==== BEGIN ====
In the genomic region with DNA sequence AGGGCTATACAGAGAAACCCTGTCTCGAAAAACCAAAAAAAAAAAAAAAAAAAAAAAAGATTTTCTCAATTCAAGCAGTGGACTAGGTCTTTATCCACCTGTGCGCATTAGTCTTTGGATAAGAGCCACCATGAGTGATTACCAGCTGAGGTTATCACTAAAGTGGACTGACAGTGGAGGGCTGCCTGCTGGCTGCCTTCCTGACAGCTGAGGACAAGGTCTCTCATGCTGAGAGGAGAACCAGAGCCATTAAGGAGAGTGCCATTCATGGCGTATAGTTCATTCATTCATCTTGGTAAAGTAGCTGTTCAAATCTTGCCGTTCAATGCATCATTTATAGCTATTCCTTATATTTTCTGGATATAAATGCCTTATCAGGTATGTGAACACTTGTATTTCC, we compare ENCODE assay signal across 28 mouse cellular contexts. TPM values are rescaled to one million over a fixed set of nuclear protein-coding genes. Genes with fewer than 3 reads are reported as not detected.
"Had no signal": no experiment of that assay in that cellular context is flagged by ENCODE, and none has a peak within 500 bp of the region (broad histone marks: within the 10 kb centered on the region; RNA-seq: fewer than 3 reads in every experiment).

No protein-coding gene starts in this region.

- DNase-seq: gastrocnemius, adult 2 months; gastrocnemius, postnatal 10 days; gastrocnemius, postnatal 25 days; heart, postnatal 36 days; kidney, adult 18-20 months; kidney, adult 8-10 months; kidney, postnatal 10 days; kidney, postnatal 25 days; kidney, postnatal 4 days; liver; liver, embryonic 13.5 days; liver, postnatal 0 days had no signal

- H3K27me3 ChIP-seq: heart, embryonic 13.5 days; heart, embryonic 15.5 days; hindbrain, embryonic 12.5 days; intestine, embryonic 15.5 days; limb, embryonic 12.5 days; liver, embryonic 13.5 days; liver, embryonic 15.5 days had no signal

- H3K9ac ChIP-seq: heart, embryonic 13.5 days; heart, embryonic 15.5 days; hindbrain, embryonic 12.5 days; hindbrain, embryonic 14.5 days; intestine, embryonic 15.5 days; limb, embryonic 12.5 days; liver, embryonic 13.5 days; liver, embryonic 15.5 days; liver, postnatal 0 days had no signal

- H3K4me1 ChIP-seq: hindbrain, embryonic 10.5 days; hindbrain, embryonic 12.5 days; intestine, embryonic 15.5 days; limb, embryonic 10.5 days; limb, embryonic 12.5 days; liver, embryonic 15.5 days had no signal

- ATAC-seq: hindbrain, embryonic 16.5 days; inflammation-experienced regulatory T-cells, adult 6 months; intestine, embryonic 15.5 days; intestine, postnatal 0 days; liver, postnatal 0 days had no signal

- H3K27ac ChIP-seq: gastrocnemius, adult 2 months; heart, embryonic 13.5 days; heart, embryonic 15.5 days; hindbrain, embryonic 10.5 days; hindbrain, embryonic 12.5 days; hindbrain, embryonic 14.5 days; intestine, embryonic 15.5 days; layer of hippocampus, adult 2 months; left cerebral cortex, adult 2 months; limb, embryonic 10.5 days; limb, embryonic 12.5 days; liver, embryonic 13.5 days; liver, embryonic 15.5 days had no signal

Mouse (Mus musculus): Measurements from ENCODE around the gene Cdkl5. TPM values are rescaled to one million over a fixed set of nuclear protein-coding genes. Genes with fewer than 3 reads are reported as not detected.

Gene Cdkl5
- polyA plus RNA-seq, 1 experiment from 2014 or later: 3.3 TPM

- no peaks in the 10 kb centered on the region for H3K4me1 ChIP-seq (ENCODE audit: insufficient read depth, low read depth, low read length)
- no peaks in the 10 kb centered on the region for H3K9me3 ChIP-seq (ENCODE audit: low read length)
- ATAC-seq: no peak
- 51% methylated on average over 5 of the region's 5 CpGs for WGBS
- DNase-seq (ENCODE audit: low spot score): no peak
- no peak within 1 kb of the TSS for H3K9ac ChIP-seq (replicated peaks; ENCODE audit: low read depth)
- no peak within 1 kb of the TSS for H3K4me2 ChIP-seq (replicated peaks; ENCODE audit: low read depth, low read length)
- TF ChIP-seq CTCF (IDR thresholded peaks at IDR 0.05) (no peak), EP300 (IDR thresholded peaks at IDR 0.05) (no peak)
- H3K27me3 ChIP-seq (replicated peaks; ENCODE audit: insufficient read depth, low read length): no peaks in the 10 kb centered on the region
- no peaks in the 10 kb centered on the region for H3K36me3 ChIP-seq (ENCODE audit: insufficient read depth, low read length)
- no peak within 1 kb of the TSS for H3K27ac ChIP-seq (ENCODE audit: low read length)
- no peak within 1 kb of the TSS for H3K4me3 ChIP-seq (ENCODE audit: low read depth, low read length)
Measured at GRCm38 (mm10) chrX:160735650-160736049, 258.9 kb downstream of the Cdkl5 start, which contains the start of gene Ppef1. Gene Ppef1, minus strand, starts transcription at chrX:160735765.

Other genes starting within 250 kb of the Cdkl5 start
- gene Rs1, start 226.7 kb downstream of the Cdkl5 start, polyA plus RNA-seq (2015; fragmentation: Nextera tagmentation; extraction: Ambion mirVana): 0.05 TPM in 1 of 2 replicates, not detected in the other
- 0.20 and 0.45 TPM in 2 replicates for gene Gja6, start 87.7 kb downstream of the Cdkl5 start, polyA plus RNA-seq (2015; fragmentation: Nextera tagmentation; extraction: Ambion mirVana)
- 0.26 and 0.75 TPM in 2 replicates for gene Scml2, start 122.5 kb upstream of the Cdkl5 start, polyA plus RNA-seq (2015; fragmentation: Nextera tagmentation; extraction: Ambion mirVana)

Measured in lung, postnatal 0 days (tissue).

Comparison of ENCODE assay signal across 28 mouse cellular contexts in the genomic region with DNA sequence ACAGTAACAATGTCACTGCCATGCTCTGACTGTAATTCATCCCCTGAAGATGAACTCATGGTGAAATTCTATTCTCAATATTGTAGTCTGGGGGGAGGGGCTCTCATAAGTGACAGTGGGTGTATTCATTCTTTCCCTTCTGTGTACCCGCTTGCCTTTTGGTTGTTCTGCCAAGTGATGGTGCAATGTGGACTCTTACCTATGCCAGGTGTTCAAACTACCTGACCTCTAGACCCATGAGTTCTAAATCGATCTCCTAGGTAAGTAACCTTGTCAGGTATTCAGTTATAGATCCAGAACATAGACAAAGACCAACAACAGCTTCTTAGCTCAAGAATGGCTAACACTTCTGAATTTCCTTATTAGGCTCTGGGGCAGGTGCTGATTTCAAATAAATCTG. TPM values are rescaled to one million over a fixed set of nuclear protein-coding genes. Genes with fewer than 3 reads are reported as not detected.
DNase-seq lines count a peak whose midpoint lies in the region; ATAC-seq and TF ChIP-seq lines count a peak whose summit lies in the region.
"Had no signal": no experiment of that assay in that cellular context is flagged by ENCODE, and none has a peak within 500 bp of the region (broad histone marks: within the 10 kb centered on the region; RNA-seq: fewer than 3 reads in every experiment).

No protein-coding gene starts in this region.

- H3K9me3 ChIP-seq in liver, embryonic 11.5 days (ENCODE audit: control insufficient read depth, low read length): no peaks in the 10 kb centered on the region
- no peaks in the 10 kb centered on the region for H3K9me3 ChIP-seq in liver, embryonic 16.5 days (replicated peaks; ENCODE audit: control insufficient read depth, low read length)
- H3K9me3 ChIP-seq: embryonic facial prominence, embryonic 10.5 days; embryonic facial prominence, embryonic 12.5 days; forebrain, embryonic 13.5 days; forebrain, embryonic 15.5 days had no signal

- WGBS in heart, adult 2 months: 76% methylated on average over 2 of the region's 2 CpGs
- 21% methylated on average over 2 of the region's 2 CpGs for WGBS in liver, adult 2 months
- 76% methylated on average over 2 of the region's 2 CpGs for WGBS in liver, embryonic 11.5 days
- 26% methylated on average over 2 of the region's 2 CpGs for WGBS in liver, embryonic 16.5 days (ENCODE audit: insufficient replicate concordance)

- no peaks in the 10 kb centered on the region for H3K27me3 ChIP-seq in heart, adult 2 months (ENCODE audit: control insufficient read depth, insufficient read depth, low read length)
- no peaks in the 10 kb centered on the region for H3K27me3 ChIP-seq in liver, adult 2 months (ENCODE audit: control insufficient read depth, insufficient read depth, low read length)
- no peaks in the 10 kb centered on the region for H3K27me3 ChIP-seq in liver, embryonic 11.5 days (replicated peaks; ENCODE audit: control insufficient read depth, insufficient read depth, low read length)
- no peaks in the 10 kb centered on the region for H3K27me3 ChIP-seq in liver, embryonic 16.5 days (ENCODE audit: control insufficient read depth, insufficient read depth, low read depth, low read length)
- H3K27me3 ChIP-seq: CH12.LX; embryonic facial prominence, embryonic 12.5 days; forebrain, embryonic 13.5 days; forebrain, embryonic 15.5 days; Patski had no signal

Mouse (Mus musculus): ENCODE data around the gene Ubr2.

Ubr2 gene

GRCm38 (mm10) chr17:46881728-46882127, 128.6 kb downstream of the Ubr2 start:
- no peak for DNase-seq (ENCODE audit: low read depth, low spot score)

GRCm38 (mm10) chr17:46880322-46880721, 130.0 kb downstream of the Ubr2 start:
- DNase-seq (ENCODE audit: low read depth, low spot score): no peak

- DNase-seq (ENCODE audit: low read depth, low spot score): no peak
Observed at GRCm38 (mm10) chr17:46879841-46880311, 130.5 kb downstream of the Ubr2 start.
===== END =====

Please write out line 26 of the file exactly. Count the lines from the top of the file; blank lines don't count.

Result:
Other genes starting within 250 kb of the Cdkl5 start